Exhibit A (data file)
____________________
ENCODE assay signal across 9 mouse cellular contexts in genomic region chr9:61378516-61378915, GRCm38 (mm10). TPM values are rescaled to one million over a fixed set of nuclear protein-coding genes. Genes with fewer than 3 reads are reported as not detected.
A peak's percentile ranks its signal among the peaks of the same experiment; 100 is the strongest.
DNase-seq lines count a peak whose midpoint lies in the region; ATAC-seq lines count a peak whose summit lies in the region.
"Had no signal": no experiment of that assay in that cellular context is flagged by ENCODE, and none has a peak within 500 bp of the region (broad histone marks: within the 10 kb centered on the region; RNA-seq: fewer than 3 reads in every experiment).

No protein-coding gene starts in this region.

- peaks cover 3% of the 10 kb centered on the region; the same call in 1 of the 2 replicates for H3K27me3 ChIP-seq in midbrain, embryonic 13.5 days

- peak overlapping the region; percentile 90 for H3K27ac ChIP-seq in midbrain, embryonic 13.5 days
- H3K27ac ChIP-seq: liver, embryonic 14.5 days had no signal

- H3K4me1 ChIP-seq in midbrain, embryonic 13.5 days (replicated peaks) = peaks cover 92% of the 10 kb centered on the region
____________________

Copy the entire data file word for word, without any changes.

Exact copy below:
ENCODE assay signal across 9 mouse cellular contexts in genomic region chr9:61378516-61378915, GRCm38 (mm10). TPM values are rescaled to one million over a fixed set of nuclear protein-coding genes. Genes with fewer than 3 reads are reported as not detected.
A peak's percentile ranks its signal among the peaks of the same experiment; 100 is the strongest.
DNase-seq lines count a peak whose midpoint lies in the region; ATAC-seq lines count a peak whose summit lies in the region.
"Had no signal": no experiment of that assay in that cellular context is flagged by ENCODE, and none has a peak within 500 bp of the region (broad histone marks: within the 10 kb centered on the region; RNA-seq: fewer than 3 reads in every experiment).

No protein-coding gene starts in this region.

- peaks cover 3% of the 10 kb centered on the region; the same call in 1 of the 2 replicates for H3K27me3 ChIP-seq in midbrain, embryonic 13.5 days

- peak overlapping the region; percentile 90 for H3K27ac ChIP-seq in midbrain, embryonic 13.5 days
- H3K27ac ChIP-seq: liver, embryonic 14.5 days had no signal

- H3K4me1 ChIP-seq in midbrain, embryonic 13.5 days (replicated peaks) = peaks cover 92% of the 10 kb centered on the region